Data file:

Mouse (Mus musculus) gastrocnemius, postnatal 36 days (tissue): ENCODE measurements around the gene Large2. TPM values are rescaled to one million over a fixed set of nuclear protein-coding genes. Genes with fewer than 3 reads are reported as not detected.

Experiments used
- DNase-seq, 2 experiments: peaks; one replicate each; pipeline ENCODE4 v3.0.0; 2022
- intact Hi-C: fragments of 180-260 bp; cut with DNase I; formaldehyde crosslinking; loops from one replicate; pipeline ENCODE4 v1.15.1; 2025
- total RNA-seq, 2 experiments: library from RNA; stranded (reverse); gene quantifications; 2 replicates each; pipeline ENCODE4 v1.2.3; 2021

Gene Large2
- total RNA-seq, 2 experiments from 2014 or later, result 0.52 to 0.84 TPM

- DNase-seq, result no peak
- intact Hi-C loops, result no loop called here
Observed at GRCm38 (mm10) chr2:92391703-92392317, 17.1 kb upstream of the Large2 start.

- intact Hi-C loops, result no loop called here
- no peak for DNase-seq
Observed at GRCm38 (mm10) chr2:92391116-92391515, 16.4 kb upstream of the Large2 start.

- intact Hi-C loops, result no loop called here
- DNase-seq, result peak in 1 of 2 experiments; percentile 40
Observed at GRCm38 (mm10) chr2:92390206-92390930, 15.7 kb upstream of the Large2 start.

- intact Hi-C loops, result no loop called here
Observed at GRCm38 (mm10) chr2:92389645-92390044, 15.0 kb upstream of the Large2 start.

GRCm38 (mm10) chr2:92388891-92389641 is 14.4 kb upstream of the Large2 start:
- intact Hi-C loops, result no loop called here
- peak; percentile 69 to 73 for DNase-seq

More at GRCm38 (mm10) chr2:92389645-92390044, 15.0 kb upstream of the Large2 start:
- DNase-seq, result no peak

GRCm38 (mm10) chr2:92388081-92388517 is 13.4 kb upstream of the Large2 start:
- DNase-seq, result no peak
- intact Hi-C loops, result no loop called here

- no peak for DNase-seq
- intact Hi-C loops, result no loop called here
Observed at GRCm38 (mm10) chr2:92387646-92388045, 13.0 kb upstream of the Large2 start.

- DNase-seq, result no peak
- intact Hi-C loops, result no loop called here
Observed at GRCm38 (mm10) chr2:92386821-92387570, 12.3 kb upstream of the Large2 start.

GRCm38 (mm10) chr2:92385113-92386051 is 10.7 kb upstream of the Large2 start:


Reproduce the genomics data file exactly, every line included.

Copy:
Mouse (Mus musculus) gastrocnemius, postnatal 36 days (tissue): ENCODE measurements around the gene Large2. TPM values are rescaled to one million over a fixed set of nuclear protein-coding genes. Genes with fewer than 3 reads are reported as not detected.

Experiments used
- DNase-seq, 2 experiments: peaks; one replicate each; pipeline ENCODE4 v3.0.0; 2022
- intact Hi-C: fragments of 180-260 bp; cut with DNase I; formaldehyde crosslinking; loops from one replicate; pipeline ENCODE4 v1.15.1; 2025
- total RNA-seq, 2 experiments: library from RNA; stranded (reverse); gene quantifications; 2 replicates each; pipeline ENCODE4 v1.2.3; 2021

Gene Large2
- total RNA-seq, 2 experiments from 2014 or later, result 0.52 to 0.84 TPM

- DNase-seq, result no peak
- intact Hi-C loops, result no loop called here
Observed at GRCm38 (mm10) chr2:92391703-92392317, 17.1 kb upstream of the Large2 start.

- intact Hi-C loops, result no loop called here
- no peak for DNase-seq
Observed at GRCm38 (mm10) chr2:92391116-92391515, 16.4 kb upstream of the Large2 start.

- intact Hi-C loops, result no loop called here
- DNase-seq, result peak in 1 of 2 experiments; percentile 40
Observed at GRCm38 (mm10) chr2:92390206-92390930, 15.7 kb upstream of the Large2 start.

- intact Hi-C loops, result no loop called here
Observed at GRCm38 (mm10) chr2:92389645-92390044, 15.0 kb upstream of the Large2 start.

GRCm38 (mm10) chr2:92388891-92389641 is 14.4 kb upstream of the Large2 start:
- intact Hi-C loops, result no loop called here
- peak; percentile 69 to 73 for DNase-seq

More at GRCm38 (mm10) chr2:92389645-92390044, 15.0 kb upstream of the Large2 start:
- DNase-seq, result no peak

GRCm38 (mm10) chr2:92388081-92388517 is 13.4 kb upstream of the Large2 start:
- DNase-seq, result no peak
- intact Hi-C loops, result no loop called here

- no peak for DNase-seq
- intact Hi-C loops, result no loop called here
Observed at GRCm38 (mm10) chr2:92387646-92388045, 13.0 kb upstream of the Large2 start.

- DNase-seq, result no peak
- intact Hi-C loops, result no loop called here
Observed at GRCm38 (mm10) chr2:92386821-92387570, 12.3 kb upstream of the Large2 start.

GRCm38 (mm10) chr2:92385113-92386051 is 10.7 kb upstream of the Large2 start: